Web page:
With professor’s guidance CIA, CWRU students bridge game-design gaps

Owen Bell, Game and Tech Reporter

This is the first in a multipart series following Benjamin Smith and the experiences and work of his CIA and CWRU students in game design. The rest of the series will be published over the course of the semester.

I meet Benjamin Smith at the Joseph McCullough Center for the Visual Arts, the Cleveland Institute of Art building in Uptown, in a brightly lit room overlooking Euclid. Tall, young and soft spoken, Benjamin is a new joint hire between our own Electrical Engineering and Computer Science (EECS) Department and the Cleveland Institute of Art, brought on to teach game design, a duty he is sharing with EECS professor Marc Buchner.

While an artist in residence at CIA, Smith comes from a background in both computer science and music, “I did my undergraduate at Ithaca College in New York and I studied music composition. Then I went out and worked as a software engineer for several years.”

Following up on his already impressive credentials, he earned both a master’s degree and Doctor of Philosophy degree, also in music, at the University of Illinois Urbana-Champaign and then post-doctoral research in artificial intelligence at the National Center for Supercomputing Applications. “At the same time I had been teaching game design during my Post Doc and doctorate.”

Now, after first being approached by Information Technology Services for a research position, he is here. “They wanted me to come and lead a research group looking at high bandwidth video conferencing applications. However, that wasn’t a full-time job, so they went around trying to drum out some other interest, and both EECS and CIA said that [they] could definitely use [me]. So now I’ve got a whole package that’s distributed: two parts [Case Western Reserve University] and one part CIA.”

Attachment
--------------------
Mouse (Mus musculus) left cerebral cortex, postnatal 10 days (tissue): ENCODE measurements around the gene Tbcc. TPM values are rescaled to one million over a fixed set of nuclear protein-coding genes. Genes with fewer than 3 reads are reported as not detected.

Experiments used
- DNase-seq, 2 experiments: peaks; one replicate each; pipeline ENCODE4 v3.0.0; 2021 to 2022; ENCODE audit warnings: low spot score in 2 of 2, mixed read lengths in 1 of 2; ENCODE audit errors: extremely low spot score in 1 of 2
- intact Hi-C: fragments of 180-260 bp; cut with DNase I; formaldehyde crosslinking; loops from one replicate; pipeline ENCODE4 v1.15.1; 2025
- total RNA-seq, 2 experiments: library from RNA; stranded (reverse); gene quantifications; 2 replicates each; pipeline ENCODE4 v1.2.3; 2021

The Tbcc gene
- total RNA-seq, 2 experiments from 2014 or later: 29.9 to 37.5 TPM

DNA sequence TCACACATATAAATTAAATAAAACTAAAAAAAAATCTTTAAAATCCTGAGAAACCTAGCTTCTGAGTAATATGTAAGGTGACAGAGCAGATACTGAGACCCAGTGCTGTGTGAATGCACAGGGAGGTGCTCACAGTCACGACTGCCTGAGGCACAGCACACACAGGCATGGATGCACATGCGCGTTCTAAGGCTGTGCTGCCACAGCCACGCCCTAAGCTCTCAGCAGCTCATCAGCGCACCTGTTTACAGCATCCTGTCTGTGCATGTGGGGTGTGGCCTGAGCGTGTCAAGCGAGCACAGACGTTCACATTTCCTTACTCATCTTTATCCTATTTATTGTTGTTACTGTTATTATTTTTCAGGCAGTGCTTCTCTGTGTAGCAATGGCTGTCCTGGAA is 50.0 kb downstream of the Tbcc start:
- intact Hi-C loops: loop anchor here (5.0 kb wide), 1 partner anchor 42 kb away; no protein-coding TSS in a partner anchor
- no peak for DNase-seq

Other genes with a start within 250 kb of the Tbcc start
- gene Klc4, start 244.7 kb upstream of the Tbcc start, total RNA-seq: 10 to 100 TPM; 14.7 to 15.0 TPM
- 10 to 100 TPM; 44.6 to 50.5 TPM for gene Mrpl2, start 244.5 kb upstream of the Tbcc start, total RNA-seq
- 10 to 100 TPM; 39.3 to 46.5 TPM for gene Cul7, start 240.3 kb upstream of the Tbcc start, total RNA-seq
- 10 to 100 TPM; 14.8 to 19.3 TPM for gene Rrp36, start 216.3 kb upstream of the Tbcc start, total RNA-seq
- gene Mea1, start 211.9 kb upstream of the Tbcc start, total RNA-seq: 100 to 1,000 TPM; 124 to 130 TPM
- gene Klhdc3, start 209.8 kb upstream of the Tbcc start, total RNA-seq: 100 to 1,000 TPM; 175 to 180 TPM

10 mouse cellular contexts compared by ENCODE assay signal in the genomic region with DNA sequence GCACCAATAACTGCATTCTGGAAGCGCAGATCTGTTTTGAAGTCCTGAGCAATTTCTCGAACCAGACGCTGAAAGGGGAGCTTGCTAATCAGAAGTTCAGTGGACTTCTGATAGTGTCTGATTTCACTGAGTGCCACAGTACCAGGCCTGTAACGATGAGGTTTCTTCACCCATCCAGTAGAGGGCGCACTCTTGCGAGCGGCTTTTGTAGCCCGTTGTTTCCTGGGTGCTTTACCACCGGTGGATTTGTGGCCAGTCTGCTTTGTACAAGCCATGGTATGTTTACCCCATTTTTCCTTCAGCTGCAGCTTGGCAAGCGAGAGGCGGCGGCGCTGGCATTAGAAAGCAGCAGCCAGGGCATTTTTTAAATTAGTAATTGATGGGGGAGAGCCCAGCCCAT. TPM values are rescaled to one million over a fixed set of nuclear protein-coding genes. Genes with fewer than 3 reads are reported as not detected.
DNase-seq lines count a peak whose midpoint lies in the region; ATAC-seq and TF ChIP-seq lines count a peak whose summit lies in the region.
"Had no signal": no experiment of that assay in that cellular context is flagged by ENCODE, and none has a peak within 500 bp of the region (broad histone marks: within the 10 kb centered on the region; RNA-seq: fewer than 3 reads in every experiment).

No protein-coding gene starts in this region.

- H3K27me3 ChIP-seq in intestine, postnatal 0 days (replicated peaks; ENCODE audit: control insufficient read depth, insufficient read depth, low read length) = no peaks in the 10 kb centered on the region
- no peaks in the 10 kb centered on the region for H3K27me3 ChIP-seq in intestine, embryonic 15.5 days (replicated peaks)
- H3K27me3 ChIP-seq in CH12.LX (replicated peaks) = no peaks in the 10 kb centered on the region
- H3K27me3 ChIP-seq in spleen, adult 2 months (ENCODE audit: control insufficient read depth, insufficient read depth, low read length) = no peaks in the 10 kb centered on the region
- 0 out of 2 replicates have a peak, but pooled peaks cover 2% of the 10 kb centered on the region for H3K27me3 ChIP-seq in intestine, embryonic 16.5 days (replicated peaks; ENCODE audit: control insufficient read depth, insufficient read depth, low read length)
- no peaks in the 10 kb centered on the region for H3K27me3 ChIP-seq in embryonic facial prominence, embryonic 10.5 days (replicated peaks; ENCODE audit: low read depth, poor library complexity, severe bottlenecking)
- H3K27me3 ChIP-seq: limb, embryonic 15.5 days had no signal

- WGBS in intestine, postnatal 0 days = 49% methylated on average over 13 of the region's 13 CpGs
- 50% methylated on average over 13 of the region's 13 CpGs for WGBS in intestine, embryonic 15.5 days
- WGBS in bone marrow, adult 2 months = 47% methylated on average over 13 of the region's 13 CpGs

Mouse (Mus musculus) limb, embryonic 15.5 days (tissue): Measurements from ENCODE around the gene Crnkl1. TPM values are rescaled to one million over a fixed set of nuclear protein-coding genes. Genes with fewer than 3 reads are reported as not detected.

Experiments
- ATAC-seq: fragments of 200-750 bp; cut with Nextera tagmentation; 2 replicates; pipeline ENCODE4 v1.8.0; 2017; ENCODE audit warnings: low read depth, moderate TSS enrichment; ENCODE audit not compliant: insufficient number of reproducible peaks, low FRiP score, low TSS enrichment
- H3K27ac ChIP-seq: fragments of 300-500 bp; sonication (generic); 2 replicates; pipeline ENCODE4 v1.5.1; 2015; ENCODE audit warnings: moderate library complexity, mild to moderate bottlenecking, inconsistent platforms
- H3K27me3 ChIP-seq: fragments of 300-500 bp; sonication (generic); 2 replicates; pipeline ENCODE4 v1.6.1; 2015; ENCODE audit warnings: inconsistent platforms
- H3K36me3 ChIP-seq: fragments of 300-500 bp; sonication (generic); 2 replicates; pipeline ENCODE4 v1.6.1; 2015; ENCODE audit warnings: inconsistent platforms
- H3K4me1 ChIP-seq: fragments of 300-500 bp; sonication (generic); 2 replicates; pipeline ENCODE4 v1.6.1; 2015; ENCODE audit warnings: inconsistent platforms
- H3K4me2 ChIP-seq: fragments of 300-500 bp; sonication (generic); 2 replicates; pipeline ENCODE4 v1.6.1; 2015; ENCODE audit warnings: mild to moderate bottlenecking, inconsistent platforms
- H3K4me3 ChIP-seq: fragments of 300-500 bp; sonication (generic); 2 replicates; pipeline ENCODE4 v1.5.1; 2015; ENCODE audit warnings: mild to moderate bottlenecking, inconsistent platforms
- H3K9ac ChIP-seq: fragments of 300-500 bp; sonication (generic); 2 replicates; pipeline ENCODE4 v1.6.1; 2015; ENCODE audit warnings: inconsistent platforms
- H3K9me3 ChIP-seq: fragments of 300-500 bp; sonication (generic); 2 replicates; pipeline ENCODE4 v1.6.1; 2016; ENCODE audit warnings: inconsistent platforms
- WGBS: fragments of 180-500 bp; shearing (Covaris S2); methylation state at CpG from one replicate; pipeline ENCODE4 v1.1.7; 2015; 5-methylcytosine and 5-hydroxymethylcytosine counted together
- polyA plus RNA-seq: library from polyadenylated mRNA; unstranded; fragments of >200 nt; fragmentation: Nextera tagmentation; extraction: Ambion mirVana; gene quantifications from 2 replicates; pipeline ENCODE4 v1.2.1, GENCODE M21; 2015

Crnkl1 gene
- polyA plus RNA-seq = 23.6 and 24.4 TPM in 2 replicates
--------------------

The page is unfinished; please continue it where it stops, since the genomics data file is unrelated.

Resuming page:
Despite just starting this semester, Smith is already planning on making some significant changes to how game-design courses are taught at CWRU, starting with EECS 290, Intro Game Development, which he is teaching this semester.

Originally a course taught through EECS just for CWRU students, the course is now a multidisciplinary collaboration between both CWRU students taking EECS 290 and CIA students taking Introduction to Technical Design.

By having them work together, Smith wants to give his students something more than just a technical understanding of game development. He wants them to learn something about the game development process and overcoming difficulties that many game design students, at both CIA and CWRU, have faced in the past.

Most often, programmers and artists seem to always be fighting over what kind of game they should be making. “This comes up every time and in every course that I’ve taught. It happens at many levels because they have different motivations in terms of what they want to accomplish in a game.”

The big contributor to this problem is the communication gap between the artists and the coders. “Computer scientists will say things, really innocently, they’ll say things like, object, entity, or function, and the art students see it as very intimidating because they don’t know what it means. I doubt it’s intentional on the computer science side, and I really want the whole team to engage in the conversation.”

It’s a gap that he is sure can be overcome, “I don’t think that it is fundamentally a real conflict but it’s one that should be overcome for the sake of the [game].” Reflecting that, each artist is officially a technical designer rather than an artist and is responsible for doing much of the work normally reserved for programmers. This has left many programmers also contributing to the art for the games, in addition to the code.

He is optimistic with the potential for his new approach. Smiling, he joked about his decision to teach the class in a CIA building and the effect it was having on the computer science students, “I think that having a computer scientist walk over to CIA is good, because it takes them out of their environment and puts them into a new space.”

It’s that idea of being in a new space that really seems to be at the heart of what Smith is trying to do. He wants his students to be willing to talk to the other side, to talk to the people with whom they think they don’t have much in common.

“I’m hoping…they’ll all become friends by the end of this and…they can all talk together. I guess that is some of the experiment.”